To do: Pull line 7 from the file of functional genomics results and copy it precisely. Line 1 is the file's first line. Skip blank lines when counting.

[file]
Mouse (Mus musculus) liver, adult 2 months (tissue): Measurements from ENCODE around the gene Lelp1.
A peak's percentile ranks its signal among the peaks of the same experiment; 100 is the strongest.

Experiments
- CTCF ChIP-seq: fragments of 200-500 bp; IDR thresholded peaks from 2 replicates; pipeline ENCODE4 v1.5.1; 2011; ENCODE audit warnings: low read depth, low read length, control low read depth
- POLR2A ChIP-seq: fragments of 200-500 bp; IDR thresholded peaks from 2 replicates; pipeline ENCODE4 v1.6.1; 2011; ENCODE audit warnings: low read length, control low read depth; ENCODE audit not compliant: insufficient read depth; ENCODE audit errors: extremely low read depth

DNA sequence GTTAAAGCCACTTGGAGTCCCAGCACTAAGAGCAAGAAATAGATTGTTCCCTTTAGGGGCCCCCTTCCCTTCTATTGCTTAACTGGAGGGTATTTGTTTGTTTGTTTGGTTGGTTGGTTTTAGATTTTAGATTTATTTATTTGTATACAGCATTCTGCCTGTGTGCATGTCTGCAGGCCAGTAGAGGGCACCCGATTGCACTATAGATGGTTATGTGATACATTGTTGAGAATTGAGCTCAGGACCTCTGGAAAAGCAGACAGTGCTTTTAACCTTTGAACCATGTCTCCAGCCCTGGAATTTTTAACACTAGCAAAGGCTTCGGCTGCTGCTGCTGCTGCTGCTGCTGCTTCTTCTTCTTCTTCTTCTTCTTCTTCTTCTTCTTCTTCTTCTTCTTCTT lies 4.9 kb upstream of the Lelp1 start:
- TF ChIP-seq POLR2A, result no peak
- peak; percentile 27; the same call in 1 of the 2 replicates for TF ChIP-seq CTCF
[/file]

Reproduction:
- TF ChIP-seq POLR2A, result no peak